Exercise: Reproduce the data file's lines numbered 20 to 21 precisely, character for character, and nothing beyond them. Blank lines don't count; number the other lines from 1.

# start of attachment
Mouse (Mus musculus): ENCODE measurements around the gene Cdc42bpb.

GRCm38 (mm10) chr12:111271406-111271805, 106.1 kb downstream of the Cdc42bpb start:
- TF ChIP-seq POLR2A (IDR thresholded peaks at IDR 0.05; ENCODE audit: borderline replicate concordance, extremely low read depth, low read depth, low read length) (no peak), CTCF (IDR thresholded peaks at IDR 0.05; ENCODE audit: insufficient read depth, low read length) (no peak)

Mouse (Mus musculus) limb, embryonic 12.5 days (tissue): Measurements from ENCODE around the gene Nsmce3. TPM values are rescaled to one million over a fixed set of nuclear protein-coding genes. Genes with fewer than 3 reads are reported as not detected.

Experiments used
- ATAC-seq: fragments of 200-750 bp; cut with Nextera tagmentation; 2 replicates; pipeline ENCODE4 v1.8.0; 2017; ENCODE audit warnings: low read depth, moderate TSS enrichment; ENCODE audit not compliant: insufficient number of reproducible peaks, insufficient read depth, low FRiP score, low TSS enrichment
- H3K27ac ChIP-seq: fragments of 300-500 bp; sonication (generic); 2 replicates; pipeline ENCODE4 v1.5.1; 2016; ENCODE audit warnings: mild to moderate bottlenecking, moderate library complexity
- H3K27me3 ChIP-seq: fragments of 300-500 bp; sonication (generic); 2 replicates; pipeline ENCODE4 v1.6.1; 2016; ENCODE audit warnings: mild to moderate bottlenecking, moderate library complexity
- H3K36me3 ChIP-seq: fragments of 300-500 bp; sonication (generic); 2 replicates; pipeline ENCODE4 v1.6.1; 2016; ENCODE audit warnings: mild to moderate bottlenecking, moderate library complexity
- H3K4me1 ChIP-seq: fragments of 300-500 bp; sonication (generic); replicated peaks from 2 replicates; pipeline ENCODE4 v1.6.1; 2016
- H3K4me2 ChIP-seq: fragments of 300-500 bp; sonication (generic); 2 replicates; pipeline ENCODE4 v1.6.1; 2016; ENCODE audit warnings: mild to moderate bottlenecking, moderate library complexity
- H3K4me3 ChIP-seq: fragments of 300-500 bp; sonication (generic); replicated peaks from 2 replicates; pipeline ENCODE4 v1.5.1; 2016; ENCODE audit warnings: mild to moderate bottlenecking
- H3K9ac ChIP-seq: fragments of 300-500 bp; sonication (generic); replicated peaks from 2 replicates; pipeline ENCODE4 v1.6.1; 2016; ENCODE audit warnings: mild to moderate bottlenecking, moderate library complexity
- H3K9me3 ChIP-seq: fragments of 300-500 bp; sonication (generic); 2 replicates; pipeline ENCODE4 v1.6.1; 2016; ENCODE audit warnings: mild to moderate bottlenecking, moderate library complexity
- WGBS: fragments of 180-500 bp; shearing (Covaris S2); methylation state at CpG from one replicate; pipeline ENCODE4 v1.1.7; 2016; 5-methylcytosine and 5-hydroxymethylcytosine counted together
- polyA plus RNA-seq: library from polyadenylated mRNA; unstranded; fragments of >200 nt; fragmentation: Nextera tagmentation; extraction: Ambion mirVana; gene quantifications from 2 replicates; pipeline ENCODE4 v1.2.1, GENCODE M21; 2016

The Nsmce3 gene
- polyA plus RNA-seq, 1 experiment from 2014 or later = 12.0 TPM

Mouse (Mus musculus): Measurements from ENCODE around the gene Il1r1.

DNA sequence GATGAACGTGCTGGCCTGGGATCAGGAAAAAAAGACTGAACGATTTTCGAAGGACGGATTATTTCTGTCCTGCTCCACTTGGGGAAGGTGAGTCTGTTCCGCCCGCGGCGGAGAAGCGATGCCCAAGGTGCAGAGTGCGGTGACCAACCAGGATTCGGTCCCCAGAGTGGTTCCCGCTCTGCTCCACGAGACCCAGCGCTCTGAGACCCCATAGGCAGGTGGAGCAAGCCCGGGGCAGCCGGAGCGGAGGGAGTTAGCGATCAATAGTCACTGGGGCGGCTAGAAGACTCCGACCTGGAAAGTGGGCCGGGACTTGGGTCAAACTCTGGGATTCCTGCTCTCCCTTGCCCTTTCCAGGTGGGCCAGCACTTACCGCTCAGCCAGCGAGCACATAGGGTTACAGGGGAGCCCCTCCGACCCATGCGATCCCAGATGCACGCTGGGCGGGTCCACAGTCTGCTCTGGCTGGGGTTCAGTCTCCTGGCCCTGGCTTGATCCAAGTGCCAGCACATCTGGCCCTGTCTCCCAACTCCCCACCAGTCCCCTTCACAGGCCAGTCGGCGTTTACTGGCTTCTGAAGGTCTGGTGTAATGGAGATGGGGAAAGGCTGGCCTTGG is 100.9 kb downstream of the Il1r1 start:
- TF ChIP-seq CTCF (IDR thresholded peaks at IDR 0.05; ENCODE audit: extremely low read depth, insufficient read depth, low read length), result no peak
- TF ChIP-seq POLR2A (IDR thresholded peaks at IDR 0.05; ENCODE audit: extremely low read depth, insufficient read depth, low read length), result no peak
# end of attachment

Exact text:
DNA sequence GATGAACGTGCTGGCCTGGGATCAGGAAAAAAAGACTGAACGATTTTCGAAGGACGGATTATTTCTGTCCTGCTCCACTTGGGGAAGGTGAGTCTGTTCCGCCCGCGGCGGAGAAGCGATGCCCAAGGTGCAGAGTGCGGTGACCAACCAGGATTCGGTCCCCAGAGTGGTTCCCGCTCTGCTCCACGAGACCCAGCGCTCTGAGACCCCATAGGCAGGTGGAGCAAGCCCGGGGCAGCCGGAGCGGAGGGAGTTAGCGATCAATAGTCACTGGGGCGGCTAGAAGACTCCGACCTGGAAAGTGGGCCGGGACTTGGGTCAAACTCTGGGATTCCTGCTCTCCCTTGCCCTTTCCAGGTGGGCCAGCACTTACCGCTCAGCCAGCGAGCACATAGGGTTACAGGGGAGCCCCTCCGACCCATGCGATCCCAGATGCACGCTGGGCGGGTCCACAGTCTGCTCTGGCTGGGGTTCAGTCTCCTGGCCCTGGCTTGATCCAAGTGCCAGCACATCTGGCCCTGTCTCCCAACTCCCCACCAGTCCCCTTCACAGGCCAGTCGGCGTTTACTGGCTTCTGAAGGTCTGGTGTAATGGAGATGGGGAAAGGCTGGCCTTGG is 100.9 kb downstream of the Il1r1 start:
- TF ChIP-seq CTCF (IDR thresholded peaks at IDR 0.05; ENCODE audit: extremely low read depth, insufficient read depth, low read length), result no peak